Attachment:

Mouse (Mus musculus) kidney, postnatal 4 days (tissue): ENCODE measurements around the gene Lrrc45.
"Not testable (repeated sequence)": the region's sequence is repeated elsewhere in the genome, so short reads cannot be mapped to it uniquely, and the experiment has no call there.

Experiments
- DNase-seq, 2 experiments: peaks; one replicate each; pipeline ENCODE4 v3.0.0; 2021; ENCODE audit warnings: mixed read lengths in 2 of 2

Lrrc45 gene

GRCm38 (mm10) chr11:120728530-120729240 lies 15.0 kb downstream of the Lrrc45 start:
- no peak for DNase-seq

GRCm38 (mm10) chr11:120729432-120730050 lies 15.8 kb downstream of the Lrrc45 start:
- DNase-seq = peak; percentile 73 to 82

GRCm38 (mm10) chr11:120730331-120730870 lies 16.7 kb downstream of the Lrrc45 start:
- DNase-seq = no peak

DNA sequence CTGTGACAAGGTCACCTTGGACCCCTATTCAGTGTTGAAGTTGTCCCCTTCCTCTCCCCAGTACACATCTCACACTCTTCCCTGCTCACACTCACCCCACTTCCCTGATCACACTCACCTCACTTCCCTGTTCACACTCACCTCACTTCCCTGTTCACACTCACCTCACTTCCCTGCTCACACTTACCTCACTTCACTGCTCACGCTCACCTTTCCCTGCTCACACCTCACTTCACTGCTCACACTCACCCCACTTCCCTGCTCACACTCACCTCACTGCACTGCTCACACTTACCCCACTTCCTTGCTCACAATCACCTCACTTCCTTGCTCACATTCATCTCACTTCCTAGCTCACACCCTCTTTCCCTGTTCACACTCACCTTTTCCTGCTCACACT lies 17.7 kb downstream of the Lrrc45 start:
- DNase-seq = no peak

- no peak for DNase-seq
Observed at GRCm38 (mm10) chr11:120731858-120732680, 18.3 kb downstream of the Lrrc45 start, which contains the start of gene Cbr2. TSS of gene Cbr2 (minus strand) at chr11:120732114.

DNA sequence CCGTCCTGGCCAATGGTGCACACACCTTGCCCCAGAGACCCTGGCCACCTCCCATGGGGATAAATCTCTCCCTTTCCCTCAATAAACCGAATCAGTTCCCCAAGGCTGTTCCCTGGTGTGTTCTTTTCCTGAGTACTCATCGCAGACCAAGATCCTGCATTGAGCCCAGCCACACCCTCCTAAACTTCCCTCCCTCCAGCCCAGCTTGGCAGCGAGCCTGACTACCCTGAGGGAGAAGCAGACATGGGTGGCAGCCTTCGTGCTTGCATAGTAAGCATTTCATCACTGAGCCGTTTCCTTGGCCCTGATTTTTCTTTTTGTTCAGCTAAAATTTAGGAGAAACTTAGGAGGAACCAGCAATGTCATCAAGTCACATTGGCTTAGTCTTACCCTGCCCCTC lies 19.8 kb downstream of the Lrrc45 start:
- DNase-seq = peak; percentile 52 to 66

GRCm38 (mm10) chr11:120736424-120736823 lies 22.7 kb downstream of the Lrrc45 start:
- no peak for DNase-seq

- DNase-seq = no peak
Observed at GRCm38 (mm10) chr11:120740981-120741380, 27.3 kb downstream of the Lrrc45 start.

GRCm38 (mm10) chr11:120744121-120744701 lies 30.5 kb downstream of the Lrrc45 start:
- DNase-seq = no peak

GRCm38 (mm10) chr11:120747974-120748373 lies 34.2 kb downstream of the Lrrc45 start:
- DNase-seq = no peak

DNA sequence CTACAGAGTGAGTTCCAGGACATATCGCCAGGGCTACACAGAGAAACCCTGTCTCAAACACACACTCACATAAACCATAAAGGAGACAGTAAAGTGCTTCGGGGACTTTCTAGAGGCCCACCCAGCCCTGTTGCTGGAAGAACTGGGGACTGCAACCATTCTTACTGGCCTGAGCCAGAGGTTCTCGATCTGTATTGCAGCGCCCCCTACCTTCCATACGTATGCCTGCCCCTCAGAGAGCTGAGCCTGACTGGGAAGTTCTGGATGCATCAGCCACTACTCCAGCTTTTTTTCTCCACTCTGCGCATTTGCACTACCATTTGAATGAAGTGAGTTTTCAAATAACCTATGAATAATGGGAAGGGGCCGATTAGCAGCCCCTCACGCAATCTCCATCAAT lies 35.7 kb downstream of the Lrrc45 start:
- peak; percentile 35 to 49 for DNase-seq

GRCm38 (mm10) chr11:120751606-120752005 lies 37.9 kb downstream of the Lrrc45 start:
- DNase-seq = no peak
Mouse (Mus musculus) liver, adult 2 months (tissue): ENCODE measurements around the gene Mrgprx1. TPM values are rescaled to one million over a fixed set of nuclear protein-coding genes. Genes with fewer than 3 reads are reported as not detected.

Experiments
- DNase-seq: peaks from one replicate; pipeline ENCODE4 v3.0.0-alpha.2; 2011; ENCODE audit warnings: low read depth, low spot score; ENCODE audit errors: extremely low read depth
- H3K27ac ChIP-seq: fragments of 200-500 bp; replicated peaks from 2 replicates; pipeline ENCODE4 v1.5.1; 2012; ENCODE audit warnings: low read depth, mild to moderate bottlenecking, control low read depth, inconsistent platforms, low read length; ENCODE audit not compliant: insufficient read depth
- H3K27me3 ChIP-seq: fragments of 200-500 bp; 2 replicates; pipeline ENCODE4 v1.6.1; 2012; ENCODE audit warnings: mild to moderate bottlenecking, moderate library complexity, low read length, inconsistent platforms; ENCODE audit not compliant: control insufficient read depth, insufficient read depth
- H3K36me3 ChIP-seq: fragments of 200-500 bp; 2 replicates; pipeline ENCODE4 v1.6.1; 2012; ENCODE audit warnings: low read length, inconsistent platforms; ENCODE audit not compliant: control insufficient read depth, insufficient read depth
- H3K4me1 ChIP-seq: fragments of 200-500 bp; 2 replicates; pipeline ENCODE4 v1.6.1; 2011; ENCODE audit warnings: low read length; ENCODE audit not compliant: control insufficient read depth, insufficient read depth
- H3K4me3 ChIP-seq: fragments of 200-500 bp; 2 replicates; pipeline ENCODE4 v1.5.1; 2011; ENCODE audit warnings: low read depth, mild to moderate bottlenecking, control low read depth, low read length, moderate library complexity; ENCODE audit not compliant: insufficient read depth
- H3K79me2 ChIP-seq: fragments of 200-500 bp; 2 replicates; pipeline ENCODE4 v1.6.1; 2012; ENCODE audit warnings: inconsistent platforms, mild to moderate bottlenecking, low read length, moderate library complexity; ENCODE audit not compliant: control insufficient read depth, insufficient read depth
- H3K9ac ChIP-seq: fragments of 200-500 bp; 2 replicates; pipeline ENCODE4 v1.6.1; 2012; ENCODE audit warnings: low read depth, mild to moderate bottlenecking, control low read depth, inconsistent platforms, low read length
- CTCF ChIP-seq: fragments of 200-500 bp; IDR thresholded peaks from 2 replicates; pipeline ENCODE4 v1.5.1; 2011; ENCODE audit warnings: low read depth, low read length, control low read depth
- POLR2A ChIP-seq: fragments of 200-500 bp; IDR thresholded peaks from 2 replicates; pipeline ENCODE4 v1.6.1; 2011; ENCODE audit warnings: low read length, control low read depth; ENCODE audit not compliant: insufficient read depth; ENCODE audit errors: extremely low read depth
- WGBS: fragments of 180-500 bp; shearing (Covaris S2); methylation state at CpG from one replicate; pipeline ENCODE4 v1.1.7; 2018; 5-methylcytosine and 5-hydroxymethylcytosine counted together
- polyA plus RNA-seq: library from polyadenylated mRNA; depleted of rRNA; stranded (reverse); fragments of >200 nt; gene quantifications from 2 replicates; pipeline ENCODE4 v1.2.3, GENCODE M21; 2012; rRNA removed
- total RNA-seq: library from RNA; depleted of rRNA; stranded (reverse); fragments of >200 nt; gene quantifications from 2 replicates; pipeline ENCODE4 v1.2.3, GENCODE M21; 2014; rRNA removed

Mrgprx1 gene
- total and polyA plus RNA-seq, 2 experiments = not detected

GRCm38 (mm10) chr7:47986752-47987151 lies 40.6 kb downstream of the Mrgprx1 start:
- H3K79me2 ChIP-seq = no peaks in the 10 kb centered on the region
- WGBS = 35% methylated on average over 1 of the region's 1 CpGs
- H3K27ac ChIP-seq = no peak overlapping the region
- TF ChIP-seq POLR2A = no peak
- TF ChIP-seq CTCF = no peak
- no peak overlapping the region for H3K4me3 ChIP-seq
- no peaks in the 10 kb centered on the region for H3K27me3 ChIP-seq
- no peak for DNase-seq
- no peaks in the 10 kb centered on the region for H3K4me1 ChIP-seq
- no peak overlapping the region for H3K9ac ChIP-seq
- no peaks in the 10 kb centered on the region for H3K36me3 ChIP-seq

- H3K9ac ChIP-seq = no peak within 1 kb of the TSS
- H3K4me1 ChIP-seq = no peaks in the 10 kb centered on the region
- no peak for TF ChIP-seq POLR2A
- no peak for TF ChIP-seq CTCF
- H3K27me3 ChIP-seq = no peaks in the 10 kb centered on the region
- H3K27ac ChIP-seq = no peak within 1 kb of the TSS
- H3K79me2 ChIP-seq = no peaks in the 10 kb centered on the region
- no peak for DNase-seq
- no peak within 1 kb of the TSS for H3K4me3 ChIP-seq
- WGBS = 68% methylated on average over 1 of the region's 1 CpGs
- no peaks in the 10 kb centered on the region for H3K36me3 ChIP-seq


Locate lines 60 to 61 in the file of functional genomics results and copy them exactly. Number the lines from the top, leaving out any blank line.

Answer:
- H3K4me1 ChIP-seq = no peaks in the 10 kb centered on the region
- no peak for TF ChIP-seq POLR2A